ExxonMobil Reduces Gas Flare to 15 Million cf from 80 Million cf

0
This Jan. 30, 2012 photo, shows the sign for the ExxonMobil Torerance Refinery in Torrance, Calif. Exxon said Tuesday, Jan. 31, 2012, its fourth-quarter earnings rose 2 percent as higher oil prices made up for a drop in production. (AP Photo/Reed Saxon)

ExxonMobil has reduced its gas flare in Guyana from 80 million cubic feet to 2 million cubic feet per day but retuned 15 million cubic feet per day because of COVID-19 pandemic.

Flaring offshore at ExxonMobil’s Liza-1 reduced significantly however glitches in the reinjection process have continued and it rose to about 14 million cf per day as COVID-19 restrictions delayed staff from rectifying the issue, Head of the Environmental Protection Agency in that country said.
Guyana is said to be the new bride for investment by the International Oil Companies (IOCs). This is attributed to the favourable legislative framework in place for the Multinational. ExxonMobil had signed before the pandemic a huge investment spending for that country upstream project.
FLARING APPROVED
According to the Environmental Impact Assessment (EIA) that the Environmental Protection Agency (EPA) in that country approved is that Liza Phase One, flaring is permissible at various intervals until 2040.,
ExxonMobil however pointed out that flaring in Guyana would actually be temporary and non-routine. In fact, its subsidiary, Esso Exploration and Production Guyana Limited (EEPGL) intends to re-inject all operationally, produced gas under routine conditions, except that which will be utilised for FPSO operations (e.g., fuel gas).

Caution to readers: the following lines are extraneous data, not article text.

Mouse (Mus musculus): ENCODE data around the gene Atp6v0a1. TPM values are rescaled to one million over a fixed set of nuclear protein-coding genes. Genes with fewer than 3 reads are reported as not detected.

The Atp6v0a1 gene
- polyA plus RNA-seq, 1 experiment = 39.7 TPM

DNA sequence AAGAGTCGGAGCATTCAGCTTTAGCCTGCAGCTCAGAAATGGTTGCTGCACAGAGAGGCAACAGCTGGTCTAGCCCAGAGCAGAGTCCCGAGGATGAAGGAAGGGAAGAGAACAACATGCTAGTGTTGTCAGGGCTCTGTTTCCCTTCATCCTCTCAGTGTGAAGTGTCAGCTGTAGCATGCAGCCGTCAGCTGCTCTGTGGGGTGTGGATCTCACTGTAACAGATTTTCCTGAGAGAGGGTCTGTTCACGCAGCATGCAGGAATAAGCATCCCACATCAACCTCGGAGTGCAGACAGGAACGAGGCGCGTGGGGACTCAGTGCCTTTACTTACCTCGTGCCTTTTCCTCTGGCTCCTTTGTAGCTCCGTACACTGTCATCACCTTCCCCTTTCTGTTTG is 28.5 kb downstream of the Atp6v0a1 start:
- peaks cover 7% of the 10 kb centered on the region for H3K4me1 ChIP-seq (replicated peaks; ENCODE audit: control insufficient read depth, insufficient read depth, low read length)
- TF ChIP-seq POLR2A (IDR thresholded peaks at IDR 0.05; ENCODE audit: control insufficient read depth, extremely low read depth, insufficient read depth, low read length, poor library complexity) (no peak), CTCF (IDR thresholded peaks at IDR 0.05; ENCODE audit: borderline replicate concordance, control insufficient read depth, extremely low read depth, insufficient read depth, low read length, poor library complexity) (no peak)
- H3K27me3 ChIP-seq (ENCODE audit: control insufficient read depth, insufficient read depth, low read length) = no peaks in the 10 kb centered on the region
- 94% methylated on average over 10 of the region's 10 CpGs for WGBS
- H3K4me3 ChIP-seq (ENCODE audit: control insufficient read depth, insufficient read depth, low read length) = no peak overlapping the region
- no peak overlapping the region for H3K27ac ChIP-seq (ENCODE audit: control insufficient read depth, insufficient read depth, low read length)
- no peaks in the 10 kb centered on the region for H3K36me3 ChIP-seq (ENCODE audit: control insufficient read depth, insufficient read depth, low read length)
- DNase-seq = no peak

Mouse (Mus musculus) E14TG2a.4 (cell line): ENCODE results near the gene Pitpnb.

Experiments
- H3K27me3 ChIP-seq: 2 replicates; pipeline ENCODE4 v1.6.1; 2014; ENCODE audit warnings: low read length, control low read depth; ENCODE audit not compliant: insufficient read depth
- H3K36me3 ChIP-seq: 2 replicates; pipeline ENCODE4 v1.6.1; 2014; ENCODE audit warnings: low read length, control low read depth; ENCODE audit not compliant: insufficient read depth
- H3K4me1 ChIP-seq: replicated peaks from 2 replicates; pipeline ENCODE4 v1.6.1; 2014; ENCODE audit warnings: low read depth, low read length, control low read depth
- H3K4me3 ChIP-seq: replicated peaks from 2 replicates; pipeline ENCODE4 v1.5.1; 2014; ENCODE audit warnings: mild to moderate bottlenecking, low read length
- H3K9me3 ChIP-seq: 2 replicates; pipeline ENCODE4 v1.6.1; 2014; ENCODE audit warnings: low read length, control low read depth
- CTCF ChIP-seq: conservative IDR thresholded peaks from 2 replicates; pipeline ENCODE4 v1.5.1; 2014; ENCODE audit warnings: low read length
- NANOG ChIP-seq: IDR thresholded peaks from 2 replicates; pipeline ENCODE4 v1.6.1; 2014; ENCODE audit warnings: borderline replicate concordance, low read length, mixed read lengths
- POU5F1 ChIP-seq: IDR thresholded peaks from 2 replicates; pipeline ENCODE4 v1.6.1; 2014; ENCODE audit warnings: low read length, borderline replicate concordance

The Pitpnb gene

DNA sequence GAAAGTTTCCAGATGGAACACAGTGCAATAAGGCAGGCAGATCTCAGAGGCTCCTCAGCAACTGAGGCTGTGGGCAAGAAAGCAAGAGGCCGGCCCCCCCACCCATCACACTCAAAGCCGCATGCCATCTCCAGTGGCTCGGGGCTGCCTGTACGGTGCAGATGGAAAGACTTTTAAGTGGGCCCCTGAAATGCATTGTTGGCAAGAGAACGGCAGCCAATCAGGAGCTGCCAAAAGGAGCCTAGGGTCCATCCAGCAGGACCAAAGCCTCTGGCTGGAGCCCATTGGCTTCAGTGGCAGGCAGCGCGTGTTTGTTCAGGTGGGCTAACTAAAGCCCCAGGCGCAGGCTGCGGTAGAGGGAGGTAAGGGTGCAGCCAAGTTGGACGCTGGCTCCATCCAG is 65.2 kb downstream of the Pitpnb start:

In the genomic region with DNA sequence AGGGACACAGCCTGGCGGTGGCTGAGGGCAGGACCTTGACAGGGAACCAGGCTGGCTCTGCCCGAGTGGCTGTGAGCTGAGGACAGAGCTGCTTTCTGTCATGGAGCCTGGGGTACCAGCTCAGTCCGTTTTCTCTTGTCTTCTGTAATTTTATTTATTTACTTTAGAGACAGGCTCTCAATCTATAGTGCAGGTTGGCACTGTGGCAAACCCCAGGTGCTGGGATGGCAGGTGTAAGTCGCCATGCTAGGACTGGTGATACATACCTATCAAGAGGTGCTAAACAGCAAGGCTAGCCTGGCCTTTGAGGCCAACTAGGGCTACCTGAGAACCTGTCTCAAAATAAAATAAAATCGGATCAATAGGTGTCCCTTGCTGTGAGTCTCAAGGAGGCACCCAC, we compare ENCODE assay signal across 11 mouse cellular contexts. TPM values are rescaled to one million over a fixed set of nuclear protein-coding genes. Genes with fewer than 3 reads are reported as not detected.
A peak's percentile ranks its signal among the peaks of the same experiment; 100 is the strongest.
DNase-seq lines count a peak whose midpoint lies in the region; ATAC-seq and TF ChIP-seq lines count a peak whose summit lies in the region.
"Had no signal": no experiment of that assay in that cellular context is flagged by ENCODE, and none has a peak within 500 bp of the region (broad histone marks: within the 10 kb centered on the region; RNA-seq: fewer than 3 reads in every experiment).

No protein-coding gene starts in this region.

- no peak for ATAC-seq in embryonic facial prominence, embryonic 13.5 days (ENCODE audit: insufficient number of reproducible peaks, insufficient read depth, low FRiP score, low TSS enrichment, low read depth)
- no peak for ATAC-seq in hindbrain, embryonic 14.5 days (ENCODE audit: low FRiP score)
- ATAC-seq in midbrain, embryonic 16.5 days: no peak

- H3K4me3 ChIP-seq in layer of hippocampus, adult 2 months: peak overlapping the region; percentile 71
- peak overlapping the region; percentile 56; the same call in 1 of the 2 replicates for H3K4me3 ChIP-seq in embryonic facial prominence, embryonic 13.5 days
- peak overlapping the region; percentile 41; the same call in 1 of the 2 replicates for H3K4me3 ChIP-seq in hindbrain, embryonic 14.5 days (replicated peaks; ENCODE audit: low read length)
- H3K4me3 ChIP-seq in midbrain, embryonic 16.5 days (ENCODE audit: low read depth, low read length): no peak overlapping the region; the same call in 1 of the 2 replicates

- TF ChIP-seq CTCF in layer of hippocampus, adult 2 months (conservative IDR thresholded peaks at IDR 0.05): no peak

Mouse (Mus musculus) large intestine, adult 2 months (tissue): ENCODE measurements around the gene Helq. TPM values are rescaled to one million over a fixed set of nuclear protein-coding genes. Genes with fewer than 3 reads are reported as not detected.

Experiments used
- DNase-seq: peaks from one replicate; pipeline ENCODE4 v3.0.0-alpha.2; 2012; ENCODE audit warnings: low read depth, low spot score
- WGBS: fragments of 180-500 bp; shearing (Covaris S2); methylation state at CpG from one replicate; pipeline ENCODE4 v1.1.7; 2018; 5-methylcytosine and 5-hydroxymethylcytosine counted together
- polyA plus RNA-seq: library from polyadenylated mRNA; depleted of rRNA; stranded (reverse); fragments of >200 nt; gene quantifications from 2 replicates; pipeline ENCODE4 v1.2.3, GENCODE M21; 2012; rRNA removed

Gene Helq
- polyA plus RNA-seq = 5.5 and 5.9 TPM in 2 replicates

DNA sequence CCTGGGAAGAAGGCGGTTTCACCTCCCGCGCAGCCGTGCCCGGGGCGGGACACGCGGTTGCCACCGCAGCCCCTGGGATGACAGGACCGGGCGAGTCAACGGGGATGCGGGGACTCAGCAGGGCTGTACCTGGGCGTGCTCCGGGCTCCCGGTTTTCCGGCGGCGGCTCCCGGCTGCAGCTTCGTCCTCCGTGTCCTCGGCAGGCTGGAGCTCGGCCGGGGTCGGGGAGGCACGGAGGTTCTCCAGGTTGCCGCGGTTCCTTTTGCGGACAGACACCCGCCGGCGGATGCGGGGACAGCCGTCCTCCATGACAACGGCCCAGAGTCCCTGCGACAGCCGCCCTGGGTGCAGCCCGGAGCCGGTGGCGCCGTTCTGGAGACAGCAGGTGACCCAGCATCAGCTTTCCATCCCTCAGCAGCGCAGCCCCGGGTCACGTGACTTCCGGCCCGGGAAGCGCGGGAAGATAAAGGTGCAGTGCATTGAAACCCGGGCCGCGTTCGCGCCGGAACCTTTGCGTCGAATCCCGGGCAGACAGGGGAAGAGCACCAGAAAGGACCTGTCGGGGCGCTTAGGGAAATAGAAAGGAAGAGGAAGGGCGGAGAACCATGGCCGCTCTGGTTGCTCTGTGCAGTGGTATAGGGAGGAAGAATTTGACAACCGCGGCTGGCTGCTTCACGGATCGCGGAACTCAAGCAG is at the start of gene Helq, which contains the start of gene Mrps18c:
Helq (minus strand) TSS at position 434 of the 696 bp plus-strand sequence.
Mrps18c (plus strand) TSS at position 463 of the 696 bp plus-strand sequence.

It was further noted that a flare system will be provided for the collection and safe disposition of produced hydrocarbon gases resulting from unplanned, non-routine relief and blowdown events.
The EIA states that relief events occur to prevent overpressure scenarios in the process equipment. It further clarifies that blowdown events occur to depressure the facilities in a controlled manner as a result of emergency shutdown events.
In addition, the EIA states that temporary, non-routine flaring will occur during equipment maintenance, process upsets, and start-up.

Leave A Reply

This site uses Akismet to reduce spam. Learn how your comment data is processed.

This website uses cookies to improve your experience. We'll assume you're ok with this, but you can opt-out if you wish. Accept Read More